Though different actual legal regimes in a stateless society would - TopicsExpress


Though different actual legal regimes in a stateless society would doubtless adopt different rules, the maxim of nonaggression and the prohibitions on violating people’s bodies and on interference with their possessory claims that underlie it provide a clear and intelligible framework for the legal rules it would be reasonable for just institutions in a stateless society to implement. A central role in maintaining justice and preventing aggression should be played by simple tort-law rules precluding attacks on bodies and possessions and requiring compensation for injuries when such attacks occur. Such rules would leave no room for attempts to foster virtue using the force of law or to employ the law to prevent or end nonaggressive injuries—often important, but appropriately addressed by non-forcible means. Just legal rules enforced in a stateless society would not feature the separate category of crime, which is essentially statist. A stateless society could deal effectively not only with direct interpersonal injuries but also with environmentally mediated injuries to Fairness would surely take expected consequences into account when determining what it was and was not reasonable for them to do, and the general tendency of the baseline rules to foster certain kinds of consequences would (I believe) tend to make it reasonable for people to endorse them and to render it unreasonable for people to decline to so. Given the importance of simplicity and reliability, among other values, legal regimes would have every reason to treat the baseline rules as if they were deontological requirements, and ordinary moral actors would have good reason to treat them as generally exceptionless. 6 I’ll refer throughout to those who voluntarily agree to accept the authority of a legal regime as partici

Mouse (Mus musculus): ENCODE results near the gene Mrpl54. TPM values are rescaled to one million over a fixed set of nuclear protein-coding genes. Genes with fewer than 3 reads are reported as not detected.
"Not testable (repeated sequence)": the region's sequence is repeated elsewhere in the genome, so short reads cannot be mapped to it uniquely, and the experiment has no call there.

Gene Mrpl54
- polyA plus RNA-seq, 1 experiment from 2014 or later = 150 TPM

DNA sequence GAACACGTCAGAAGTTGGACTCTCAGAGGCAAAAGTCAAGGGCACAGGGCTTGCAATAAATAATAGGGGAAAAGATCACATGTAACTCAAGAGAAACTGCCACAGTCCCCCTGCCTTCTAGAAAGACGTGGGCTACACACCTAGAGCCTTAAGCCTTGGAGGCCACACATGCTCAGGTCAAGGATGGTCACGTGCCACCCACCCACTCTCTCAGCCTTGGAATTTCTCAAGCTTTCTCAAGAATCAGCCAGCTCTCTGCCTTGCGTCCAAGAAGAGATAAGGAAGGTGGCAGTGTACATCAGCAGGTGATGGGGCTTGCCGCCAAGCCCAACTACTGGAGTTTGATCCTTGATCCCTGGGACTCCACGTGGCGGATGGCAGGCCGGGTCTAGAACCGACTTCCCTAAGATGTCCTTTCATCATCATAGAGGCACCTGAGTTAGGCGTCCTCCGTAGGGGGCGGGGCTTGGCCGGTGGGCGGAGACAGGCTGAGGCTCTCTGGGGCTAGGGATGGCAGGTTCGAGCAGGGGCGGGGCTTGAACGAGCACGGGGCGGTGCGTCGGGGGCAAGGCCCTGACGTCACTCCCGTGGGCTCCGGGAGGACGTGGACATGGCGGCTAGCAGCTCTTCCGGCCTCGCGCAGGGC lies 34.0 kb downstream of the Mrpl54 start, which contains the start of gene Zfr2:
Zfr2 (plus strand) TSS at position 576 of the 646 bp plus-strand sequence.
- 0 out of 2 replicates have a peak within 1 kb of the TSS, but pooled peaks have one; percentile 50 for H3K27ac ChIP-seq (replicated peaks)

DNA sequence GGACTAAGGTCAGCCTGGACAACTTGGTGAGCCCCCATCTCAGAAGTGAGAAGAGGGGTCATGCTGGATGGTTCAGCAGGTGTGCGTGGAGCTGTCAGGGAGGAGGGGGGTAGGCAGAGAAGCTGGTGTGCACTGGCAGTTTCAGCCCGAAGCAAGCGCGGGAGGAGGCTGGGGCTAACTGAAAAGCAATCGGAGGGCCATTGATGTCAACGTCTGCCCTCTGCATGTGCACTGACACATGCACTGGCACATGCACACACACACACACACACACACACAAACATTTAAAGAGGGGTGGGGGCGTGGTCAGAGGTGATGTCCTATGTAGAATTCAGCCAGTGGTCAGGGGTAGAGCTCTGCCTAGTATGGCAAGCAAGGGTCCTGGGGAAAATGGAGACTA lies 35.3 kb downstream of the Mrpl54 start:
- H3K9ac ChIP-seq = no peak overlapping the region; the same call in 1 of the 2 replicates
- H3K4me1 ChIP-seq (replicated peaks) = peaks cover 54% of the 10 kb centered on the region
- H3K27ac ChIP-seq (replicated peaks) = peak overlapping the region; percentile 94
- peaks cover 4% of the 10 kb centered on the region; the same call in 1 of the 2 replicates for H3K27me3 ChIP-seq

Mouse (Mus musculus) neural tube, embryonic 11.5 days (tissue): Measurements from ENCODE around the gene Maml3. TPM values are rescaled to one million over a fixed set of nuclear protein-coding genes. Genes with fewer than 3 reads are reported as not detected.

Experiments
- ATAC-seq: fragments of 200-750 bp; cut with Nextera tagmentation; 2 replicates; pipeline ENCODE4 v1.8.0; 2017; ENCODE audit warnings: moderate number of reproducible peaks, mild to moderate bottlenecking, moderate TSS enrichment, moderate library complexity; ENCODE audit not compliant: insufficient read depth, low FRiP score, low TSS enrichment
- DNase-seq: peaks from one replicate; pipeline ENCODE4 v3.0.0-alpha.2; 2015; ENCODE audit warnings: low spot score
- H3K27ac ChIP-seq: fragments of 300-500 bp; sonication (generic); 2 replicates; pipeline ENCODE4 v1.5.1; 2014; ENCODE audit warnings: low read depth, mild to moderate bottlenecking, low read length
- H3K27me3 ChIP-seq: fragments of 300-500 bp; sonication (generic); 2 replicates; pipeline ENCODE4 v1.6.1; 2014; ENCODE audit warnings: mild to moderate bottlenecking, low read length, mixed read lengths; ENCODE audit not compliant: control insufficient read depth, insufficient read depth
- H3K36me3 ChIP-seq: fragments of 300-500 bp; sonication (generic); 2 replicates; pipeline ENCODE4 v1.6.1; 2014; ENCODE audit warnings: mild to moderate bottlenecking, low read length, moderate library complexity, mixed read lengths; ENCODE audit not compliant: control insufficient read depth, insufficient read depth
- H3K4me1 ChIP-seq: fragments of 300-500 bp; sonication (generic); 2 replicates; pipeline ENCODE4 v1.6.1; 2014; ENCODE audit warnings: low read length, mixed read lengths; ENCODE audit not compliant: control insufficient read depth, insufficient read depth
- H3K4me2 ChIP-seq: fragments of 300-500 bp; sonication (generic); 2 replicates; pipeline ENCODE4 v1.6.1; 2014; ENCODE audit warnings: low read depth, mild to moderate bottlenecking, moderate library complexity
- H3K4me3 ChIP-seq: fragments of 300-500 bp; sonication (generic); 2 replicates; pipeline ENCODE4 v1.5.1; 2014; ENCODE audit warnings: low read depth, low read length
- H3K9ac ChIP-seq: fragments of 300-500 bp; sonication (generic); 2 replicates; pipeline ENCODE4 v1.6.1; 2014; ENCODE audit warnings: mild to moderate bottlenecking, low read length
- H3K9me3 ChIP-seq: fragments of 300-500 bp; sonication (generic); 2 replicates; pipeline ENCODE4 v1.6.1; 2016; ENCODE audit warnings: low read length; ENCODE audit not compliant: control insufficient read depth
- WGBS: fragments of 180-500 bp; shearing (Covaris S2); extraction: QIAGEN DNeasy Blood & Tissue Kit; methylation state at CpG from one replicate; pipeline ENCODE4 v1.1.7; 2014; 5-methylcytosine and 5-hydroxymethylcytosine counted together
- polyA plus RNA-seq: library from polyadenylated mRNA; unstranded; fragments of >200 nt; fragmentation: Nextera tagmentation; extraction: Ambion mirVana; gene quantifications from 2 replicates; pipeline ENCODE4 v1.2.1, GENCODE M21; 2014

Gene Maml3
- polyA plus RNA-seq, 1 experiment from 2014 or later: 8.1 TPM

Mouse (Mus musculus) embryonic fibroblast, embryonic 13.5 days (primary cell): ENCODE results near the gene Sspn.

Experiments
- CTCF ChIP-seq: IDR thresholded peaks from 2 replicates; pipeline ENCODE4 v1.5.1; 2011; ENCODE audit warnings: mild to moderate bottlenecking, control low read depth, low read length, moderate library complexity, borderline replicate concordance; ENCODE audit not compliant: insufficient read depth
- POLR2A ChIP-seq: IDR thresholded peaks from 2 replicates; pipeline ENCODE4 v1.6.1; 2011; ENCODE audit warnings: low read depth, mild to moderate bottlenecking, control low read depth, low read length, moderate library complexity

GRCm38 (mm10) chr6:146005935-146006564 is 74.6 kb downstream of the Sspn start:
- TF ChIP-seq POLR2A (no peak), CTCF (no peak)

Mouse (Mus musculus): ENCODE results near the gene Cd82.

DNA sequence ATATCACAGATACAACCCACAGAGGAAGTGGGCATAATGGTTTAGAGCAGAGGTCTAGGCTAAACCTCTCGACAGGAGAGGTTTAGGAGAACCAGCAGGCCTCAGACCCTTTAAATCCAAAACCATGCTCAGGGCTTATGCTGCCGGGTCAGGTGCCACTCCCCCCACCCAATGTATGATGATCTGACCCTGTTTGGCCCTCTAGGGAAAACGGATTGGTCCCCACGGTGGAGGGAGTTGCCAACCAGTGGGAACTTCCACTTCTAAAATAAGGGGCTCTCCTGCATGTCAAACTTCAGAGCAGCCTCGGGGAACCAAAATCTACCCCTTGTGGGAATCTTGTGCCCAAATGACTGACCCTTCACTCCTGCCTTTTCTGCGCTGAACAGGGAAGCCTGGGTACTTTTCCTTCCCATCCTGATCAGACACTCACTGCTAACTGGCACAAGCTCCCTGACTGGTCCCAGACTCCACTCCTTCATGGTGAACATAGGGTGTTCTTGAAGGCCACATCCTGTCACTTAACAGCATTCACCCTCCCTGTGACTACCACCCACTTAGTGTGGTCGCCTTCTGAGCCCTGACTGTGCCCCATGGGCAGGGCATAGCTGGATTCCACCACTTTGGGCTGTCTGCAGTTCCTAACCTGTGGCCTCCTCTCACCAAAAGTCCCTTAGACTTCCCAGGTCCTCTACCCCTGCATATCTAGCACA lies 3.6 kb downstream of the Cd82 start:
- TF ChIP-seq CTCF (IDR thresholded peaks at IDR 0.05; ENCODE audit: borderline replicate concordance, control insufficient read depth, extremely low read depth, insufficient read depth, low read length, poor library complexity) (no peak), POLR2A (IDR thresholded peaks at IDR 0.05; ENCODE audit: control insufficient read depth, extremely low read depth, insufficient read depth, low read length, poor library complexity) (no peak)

Posted on: Fri, 27 Sep 2013 22:08:29 +0000

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